The civil complaint against the German automaker, filed on behalf of the Environmental Protection Agency in U.S. District Court in Detroit, alleges the company illegally installed software designed to make its "clean diesel" engines pass federal emissions standards while undergoing laboratory testing. The vehicles then switched off those measures in real-world driving conditions, spewing harmful gases at up to 40 times what is allowed under federal environmental standards. "Car manufacturers that fail to properly certify their cars and that defeat emission control systems breach the public trust, endanger public health and disadvantage competitors," John C. Cruden, the assistant attorney general for the Justice Department's Environment and Natural Resources Division, said in a statement. "The United States will pursue all appropriate remedies against Volkswagen to redress the violations of our nation's clean air laws alleged in the complaint," he said. The company is in the midst of negotiating a massive mandatory recall with U.S. regulators and potentially faces more than $18 billion in fines for violations of the federal Clean Air Act. The company and its executives could also still face separate criminal charges, while a raft of private class-action lawsuits filed by angry VW owners are pending. Volkswagen Group of America spokeswoman Jeannine Ginivan said Monday that the company "will continue to cooperate with all government agencies investigating these matters." In past statements, high-ranking VW executives have sought to blame only a small number of software developers in Germany for the suspect computer code designed to trick emissions tests. The company has hired a U.S.-based law firm to conduct an internal investigation into the scheme. The findings of that review have not yet been made public. The company first acknowledged in September that the cheating software was included in its diesel cars and SUVs sold since the 2009 model year, as well as some recent diesel models sold by the VW-owned Audi and Porsche brands. Worldwide, the company says cheating software was included in more than 11 million vehicles. The federal lawsuit alleges that Volkswagen intentionally tampered with the vehicles sold in the U.S. to include what regulators call a "defeat device," a mechanism specifically designed to game emissions tests. Under the law, automakers are required to disclose any such devices to regulators. Because Volkswagen kept its suspect software secret, the lawsuit alleges the company's cars were sold without a valid "certificate of conformity" issued by EPA to regulate new cars manufactured or imported into the country. In addition to producing far more pollution than allowed, experts say the excess nitrogen oxide and particulate emissions from the more than half-million VW vehicles had a human cost. A statistical and computer analysis by the Associated Press estimated the extra pollution caused somewhere between 16 and 94 deaths over the last seven years, with the annual toll increasing as more of the diesels were on the road. "With today's filing, we take an important step to protect public health by seeking to hold Volkswagen accountable for any unlawful air pollution, setting us on a path to resolution," said Assistant Administrator Cynthia Giles for EPA's Office of Enforcement and Compliance Assurance. "So far, recall discussions with the company have not produced an acceptable way forward. These discussions will continue in parallel with the federal court action." Justice Department officials said on Monday the case was filed in the Eastern District of Michigan because that is where "significant activity" related to the company's cheating scheme occurred. EPA's primary emissions-testing lab is located in Ann Arbor and Volkswagen also has facilities in the Detroit metro area. However, as the legal case proceeds, the venue is expected to move to Northern California, where hundreds of the class-action cases have been consolidated and state regulators played a key role in uncovering VW's deceptions. Explore further: More VW trouble: 2016 diesels have new suspect software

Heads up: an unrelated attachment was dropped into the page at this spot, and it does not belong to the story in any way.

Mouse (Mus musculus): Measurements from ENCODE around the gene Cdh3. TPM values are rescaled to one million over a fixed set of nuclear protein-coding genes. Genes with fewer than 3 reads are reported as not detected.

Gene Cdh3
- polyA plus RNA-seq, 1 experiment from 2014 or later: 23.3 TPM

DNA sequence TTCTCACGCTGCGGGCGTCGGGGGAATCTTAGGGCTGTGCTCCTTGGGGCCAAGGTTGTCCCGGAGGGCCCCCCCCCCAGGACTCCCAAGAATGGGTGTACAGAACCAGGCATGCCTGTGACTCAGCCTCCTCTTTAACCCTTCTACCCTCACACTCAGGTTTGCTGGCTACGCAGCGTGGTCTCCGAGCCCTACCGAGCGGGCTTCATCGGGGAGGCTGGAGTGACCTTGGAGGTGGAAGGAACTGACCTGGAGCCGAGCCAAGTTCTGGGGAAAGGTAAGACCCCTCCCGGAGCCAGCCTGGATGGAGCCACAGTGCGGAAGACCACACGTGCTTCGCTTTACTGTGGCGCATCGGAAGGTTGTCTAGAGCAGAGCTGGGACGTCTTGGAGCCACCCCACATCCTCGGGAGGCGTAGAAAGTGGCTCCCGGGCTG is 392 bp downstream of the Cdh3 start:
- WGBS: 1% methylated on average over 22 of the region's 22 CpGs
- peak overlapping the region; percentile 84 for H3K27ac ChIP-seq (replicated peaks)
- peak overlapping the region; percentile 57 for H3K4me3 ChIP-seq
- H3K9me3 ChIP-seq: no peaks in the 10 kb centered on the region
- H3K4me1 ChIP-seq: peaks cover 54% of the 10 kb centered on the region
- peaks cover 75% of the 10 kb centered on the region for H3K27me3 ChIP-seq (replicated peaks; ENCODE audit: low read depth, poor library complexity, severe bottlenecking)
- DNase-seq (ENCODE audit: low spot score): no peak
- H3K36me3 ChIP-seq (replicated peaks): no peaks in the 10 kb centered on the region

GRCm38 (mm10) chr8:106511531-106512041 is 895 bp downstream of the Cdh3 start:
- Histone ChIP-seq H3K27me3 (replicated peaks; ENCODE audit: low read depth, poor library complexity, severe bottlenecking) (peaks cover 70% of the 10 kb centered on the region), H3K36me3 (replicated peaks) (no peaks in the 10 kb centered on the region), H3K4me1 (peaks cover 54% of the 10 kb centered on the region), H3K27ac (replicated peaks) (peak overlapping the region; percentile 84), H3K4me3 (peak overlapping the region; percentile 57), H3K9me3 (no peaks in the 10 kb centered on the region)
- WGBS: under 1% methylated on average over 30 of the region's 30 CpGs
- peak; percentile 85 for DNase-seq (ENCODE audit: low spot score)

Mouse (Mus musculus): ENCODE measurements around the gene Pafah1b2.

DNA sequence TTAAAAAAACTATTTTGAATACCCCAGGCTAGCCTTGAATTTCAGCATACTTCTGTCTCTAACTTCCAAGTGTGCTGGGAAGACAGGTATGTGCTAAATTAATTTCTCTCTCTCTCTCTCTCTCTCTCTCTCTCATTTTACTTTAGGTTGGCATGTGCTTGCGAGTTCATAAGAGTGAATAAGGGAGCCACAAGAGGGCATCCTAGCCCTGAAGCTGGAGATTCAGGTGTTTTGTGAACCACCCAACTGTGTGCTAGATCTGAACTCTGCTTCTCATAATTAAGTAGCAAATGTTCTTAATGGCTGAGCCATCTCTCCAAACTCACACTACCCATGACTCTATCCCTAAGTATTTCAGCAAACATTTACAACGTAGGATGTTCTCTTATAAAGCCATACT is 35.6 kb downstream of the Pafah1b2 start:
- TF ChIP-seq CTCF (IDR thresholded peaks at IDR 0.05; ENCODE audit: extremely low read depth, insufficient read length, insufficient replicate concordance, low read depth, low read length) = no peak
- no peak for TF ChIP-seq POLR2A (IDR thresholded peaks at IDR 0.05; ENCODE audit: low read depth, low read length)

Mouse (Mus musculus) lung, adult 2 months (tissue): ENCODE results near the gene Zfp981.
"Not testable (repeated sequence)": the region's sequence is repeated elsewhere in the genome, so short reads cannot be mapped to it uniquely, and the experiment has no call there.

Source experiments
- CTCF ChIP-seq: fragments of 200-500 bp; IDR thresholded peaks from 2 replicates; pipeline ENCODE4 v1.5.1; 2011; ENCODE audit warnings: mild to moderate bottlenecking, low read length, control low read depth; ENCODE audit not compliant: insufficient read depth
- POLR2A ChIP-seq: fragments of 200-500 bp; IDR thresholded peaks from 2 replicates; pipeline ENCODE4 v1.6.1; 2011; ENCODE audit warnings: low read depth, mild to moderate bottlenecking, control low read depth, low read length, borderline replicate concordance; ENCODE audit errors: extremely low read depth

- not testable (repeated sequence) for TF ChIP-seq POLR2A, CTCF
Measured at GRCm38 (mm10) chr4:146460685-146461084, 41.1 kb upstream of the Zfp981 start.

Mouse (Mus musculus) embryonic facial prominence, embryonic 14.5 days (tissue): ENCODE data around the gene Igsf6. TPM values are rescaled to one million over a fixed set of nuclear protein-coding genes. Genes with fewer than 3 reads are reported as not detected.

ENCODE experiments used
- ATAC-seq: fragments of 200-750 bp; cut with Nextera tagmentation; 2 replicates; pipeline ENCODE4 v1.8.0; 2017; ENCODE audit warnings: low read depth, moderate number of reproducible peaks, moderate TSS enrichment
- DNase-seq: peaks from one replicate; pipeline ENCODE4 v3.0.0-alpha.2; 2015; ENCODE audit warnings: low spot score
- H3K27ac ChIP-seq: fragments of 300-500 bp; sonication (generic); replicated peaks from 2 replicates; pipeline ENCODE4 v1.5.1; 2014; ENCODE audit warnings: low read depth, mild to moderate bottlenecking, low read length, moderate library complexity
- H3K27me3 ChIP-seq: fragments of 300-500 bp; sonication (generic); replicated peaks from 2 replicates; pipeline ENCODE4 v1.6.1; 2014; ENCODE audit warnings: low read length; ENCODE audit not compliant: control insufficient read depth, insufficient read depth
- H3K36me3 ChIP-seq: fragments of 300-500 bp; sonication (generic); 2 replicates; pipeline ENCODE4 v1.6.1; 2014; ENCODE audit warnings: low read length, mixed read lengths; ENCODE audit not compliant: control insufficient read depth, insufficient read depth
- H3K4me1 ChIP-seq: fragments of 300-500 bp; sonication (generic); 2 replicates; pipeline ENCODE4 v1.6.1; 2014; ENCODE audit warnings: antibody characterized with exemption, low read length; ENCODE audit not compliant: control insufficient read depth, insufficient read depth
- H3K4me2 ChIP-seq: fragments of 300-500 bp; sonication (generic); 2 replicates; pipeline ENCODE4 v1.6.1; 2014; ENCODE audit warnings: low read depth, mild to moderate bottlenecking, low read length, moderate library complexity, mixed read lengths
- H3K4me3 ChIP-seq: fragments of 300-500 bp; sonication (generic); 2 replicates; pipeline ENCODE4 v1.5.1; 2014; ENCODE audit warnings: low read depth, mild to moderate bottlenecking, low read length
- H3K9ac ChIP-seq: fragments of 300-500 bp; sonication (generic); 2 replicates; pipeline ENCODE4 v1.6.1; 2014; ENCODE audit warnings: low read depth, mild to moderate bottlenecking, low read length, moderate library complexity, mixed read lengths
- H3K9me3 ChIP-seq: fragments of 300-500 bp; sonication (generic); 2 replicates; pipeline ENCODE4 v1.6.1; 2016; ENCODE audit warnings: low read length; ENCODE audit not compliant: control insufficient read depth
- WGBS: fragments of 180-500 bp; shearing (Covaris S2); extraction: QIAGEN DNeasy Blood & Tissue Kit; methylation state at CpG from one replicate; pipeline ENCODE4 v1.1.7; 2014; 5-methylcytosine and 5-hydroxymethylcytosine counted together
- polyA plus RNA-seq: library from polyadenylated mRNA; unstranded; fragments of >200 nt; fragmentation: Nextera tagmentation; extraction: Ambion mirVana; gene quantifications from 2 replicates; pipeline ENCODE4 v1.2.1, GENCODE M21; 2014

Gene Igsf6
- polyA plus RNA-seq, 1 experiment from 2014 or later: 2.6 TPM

News Article | January 4, 2016